In a bid to capture a share of the lucrative sub Rs. 15,000 segment, Asus has recently launched the ZenFone Max Pro M1 in India at a starting price of Rs. 10,999. With a large battery, stock Android, and dual rear cameras, the ZenFone Max Pro M1 seems to have all the ingredients needed to set the budget smartphone market on fire. Asus claims that this new phone was developed specifically for India, but can it challenge the Xiaomi Redmi Note 5 Pro, which has established itself as the segment leader and has been well received by buyers and critics alike. We spent some time with both smartphones, comparing them in detail, and here is what we found.
On the design front, both the Redmi Note 5 Pro and ZenFone Max Pro M1 have tall 18:9 displays, vertically stacked dual camera setups at the rear, and rear-mounted fingerprint sensors. While the Redmi Note 5 Pro is made entirely out of aluminium, the Asus ZenFone Max Pro M1 has a metal backplate but plastic inserts on the top and bottom.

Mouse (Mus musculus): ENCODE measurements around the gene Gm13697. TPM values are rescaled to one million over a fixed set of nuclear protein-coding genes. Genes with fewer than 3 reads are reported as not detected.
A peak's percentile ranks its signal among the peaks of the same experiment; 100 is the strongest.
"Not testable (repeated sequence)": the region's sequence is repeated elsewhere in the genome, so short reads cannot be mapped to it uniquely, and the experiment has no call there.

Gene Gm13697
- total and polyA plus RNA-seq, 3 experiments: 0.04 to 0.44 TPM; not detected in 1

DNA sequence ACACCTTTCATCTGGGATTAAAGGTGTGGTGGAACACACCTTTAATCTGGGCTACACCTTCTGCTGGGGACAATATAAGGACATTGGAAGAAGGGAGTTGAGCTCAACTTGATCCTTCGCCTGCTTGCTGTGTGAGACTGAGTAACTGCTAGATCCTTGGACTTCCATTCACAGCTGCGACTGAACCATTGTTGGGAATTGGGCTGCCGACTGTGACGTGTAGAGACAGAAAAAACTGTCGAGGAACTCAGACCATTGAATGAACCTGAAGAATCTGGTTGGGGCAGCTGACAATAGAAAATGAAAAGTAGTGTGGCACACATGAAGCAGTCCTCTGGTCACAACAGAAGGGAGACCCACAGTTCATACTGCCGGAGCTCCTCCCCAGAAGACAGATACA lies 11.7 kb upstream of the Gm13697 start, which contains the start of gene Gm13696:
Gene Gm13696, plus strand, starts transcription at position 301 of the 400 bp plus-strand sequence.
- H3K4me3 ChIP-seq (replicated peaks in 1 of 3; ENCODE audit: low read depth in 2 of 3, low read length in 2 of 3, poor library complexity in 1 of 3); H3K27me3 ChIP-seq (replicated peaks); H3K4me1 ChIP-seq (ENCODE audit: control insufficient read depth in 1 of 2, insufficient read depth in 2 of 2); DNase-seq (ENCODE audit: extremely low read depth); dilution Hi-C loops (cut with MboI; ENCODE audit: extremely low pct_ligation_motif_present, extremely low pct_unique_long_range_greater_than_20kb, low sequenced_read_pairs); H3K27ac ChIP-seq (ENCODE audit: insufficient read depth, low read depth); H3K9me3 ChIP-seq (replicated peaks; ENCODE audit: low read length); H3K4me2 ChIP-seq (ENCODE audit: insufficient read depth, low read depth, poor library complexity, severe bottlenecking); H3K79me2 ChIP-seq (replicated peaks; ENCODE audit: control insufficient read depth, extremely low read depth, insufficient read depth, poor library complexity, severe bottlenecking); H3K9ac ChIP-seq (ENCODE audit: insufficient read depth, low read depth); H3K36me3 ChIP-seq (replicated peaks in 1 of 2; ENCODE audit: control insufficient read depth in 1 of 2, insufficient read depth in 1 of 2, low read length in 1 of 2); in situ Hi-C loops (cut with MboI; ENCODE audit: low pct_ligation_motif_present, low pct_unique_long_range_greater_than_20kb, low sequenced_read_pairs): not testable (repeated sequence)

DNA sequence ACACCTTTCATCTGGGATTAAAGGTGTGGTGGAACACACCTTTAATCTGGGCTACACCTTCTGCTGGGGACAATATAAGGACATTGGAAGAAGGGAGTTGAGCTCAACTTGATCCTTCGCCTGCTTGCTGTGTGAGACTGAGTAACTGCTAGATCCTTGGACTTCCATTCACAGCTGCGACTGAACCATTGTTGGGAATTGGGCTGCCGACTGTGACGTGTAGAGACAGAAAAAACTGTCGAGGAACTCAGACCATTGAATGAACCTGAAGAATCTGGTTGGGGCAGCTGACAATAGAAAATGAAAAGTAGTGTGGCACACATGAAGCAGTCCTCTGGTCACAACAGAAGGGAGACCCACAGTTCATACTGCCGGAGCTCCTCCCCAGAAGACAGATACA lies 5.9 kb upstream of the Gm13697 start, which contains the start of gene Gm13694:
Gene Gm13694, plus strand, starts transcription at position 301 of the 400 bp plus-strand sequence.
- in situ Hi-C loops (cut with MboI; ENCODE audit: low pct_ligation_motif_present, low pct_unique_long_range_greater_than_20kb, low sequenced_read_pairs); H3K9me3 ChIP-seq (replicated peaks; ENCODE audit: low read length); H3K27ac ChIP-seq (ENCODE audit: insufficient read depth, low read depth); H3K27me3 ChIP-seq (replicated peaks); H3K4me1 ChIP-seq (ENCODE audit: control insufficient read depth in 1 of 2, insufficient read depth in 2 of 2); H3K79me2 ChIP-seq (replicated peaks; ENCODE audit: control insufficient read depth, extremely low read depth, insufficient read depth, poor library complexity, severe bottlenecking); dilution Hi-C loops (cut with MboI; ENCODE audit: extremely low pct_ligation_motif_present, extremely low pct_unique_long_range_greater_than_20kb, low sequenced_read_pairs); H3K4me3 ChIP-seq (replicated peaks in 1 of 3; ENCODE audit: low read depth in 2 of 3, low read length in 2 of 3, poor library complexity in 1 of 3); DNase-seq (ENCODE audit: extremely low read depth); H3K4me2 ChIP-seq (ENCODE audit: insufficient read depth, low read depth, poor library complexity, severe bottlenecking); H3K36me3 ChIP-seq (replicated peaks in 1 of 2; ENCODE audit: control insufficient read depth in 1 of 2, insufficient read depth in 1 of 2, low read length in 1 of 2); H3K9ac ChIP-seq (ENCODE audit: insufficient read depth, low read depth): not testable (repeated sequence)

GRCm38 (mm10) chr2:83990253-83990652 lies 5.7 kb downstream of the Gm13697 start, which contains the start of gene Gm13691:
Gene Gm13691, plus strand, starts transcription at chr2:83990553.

Both smartphones have similar dimensions and are easy to hold in the hand thanks to rounded corners and curved edges. While the Redmi Note 5 Pro has a noticeable camera bump, the camera module on the ZenFone Max Pro M1 barely protrudes from the chassis. One problem with the Asus ZenFone Max Pro M1 is that its back gets smudged with fingerprints very easily.
At a time when the industry is moving towards USB Type-C, both smartphones use age-old Micro-USB ports for charging and data transfers.